>       > overview of this somewhere on the Orocos site?
> The documentation for the recent 2.0 is till to be updated, so you
> will
> have to do for now with the "ancient" 1.x docs:
>  <http://people.mech.kuleuven.be/~orocos/pub/stable/documentation/rtt/curre
> nt/doc-xml/orocos-devel-manual.html#id468964>
> > We're definitely interested in getting a better understanding of
> what
> > issues people are having with using actionlib and what we can do to
> > improve it in the future.  We're considering the current
> > implementation/API of actionlib to be relatively stable, but we
> > definitely can incorporate any larger design changes into a future
> > actionlib redesign.
> Since FSMs for Coordination are a active research issue in our context
> too
> (not just Orocos code; we have two PhDs working on that at this
> moment), I
> am looking forward to shared (re)design efforts :-)
> The research issues I mentioned are basically the following:
> - what are the _minimal_ FSMs and FSM features that one needs to do
> robust,
>   platform-independent, reusable, portable coordination?
> - how to apply this to the "resource allocation" problem? Going from
>   allocation of external resources, to the internal coordination of
> the
>   arms, head and platform in the PR2.
> A first discussion topic _could_ be: what (specification and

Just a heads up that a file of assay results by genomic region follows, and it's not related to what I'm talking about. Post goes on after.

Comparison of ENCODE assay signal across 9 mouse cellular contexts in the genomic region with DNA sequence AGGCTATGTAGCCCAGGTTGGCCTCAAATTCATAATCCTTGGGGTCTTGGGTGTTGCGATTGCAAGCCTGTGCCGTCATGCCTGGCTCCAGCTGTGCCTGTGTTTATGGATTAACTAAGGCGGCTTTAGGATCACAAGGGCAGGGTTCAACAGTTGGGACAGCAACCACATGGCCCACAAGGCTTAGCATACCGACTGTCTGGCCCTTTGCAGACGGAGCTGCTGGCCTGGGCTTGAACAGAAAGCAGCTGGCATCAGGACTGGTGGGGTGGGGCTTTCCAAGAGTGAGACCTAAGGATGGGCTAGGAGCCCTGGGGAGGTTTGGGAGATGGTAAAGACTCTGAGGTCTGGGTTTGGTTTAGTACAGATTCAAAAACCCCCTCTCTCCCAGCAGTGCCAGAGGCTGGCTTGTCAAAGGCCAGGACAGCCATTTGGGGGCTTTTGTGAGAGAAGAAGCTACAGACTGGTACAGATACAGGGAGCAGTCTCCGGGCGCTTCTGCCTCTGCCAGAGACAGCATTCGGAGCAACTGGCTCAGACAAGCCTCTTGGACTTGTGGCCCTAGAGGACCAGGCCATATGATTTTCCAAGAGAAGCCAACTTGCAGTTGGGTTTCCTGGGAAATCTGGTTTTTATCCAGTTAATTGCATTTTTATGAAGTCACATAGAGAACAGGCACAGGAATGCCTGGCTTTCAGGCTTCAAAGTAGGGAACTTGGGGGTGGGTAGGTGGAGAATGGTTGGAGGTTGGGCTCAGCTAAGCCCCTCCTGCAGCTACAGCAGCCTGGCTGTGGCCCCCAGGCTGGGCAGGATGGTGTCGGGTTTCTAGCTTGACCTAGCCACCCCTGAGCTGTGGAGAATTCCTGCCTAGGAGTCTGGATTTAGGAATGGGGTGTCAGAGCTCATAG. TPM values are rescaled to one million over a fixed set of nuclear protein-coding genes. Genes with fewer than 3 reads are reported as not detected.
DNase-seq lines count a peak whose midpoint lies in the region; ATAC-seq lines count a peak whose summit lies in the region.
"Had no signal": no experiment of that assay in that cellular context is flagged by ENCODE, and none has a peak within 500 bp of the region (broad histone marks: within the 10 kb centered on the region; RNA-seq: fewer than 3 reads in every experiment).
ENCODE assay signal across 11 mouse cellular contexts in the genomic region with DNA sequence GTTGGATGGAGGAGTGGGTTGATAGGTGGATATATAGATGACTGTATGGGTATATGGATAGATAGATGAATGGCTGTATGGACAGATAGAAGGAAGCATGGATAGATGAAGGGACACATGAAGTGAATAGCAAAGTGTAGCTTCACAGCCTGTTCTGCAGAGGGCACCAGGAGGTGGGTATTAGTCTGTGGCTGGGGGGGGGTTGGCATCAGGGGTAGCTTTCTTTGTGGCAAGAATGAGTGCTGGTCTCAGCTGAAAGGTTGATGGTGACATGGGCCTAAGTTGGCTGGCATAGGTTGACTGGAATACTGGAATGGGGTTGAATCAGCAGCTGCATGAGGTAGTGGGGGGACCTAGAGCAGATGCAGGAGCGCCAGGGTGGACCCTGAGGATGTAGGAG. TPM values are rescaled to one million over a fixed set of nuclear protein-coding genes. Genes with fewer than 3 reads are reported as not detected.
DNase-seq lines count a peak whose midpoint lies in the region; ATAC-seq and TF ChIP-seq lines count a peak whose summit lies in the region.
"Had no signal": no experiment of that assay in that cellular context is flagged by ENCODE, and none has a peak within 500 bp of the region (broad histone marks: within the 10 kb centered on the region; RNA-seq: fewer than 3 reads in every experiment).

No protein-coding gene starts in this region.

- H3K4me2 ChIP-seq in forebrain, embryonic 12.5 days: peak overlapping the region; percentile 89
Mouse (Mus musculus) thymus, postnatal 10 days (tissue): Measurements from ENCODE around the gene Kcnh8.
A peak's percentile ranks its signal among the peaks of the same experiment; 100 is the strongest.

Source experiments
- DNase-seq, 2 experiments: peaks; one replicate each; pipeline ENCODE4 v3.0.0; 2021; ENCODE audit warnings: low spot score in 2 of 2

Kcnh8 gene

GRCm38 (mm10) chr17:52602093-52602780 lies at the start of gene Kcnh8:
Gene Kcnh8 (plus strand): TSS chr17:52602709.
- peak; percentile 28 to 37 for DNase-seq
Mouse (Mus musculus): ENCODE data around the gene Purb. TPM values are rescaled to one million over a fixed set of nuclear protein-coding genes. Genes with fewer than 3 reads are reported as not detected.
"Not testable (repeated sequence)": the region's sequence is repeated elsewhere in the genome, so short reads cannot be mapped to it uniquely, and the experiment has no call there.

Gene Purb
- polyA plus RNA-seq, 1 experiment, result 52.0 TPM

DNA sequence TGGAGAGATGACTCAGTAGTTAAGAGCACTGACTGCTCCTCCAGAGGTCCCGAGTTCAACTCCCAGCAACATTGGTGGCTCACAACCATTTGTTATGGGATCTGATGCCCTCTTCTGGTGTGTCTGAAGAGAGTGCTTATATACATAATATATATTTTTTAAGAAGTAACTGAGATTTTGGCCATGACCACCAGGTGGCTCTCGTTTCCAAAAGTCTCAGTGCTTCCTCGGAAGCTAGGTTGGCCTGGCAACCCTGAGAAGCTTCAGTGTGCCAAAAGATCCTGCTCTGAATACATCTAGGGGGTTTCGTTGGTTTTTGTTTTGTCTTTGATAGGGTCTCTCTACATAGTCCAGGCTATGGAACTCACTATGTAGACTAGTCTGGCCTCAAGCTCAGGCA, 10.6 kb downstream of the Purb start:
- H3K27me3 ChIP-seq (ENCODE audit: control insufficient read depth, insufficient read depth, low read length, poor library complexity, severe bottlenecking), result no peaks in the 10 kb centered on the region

> execution)
> semantics do we really need, and how can we document them completely?
> We
> have learned that this is tough, since _all_ FSM implementations have
> different semantics... For exmaple, the UML FSM specification has lots
> of
> "semantic deviation points" as they call them, meaning that each
> implementor can do what (s)he likes with it. It also has way too many
> "features".
> Herman
> >
> > Thank you,
> > Vijay Pradeep
> >
> >> This raises an important _design_ discussion: the action interface
> is in
> >> many ways not a good design for coordination of activities. For
> example,
> >> the documentation on line gives examples of a "template" for a
> state
> >> machine that contains lots of "wrong" states (i.e., some states
> should be
> >> the same, but they have been giving wrong names) and (hence) misses
> >> appropriate state transitions.
> >>
> >> It could be nice to redesign ROS' action interface together with
> the FSM
> >> support in Orocos....
> >>
> >> Herman
> >
> > --
> > Vijay Pradeep
> > Systems Engineer
> > Willow Garage, Inc.
> ><mailto:tfoote at willowgarage.com>vpradeep at willowgarage.com<mailto:vpradeep at w
> illowgarage.com>
> >
> >